MFCC joins WaterAid Nigeria for Urban Sanitation Dissemination Workshop

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On Wednesday, October 30 and Thursday, October 31, 2019, WASH experts drawn from the African continent, selected government delegations and non-state actors in Nigeria met at the Rockview Hotel in Abuja for a 2-day dissemination workshop hosted by WaterAid Nigeria.

The 2-day event tagged, “National Dissemination Workshop on Context Analysis Study of Urban Sanitation in 3 Nigerian Cities – Enugu, Kano and Warri” was focused on the analysis of the institutional and legislative framework; description of the existing sanitation situations in the cities; establishing the existing businesses opportunities in the sanitation sector; past and current interventions by different stakeholders; and evaluation of existing opportunities for financing in the sanitation sector.

The study was carried out in the metropolis of Enugu State, the capital of Kano State and Warri region of Delta state; the analysis spotlight urban sanitation in these three Nigerian Cities and provides a fairly nationally representative report of the sanitation situation in the country. Commissioned by WaterAid Nigeria under the leadership of the Country Director, Chichi Okoye and carried out by Mangrove & Partners under the coordination of the Principal Investigator, Timeyin Uwejamomere.

Making a presentation, Mr Alaba Kelani, the Research Coordinator for Warri, Delta State identified the unwillingness and inability of households to pay evacuators for sustainable sanitation management. He equally pointed out the absence of official sites, forcing the evacuators to dispose of waste in unofficial sites.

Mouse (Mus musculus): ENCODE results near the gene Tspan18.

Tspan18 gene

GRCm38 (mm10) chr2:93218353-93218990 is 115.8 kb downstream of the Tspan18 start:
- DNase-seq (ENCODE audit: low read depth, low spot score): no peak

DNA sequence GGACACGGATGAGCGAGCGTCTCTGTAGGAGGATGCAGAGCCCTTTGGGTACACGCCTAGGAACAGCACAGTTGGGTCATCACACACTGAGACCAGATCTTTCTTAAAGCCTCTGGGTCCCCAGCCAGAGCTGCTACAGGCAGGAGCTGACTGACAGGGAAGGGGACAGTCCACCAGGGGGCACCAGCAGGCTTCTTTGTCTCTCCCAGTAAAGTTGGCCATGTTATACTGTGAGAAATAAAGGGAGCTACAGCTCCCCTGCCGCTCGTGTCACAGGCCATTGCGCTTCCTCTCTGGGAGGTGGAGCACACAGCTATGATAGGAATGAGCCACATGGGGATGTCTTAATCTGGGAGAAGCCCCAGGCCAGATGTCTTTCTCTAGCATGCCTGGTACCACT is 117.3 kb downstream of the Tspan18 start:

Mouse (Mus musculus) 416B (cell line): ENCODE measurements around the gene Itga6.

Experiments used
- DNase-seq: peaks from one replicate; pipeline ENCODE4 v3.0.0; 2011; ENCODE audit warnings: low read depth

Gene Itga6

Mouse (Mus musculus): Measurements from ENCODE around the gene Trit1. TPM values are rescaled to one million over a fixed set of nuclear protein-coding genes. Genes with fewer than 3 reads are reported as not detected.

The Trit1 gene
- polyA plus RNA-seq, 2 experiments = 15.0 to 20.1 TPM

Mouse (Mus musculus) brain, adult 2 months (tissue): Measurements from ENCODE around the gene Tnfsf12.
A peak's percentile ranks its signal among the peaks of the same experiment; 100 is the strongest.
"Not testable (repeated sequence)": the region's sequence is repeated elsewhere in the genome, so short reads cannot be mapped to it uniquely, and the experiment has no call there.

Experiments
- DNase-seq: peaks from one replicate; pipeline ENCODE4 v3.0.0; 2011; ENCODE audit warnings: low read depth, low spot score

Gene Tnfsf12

On her part, Mrs. Titilola Bright-Oridami, the Research Coordinator for Kano, Kano State, pointed out that sanitation in Kano is basically private sector driven. The North Central region is responsible for 53.9% of open defecation in Nigeria, with Kano State owning 10.3% with a daily production of 503, 206 litres of faecal sludge, whereas only 17% safely disposed of. As a recommendation, Mrs. Bright-Oridami posited that Government should provide funds, land and other contributions towards an enabling environment. She also pointed out the need to train and build the capacity of actors to international standards.

In Enugu, the poor input and reluctance by designated MDAs saddled with sanitation responsibility have caused the greatest harm to efforts in addressing Faecal Sludge Management. The Research Coordinator for Enugu, Mr. Lookman Oshodi called for increased awareness about the problems and structural set up to integrate more active participation by local governments.

At the close of the workshop, key recommendations were drawn, some of which includes; there is a need to set up sanitation fund to promote Faecal Sludge Management (FSM) enterprises; there should be national policy harmonisation emphasizing the roles of local government through strong monitoring and evaluation; and welcoming active participation of private sectors and civil society groups.

By ‘Seyifunmi Adebote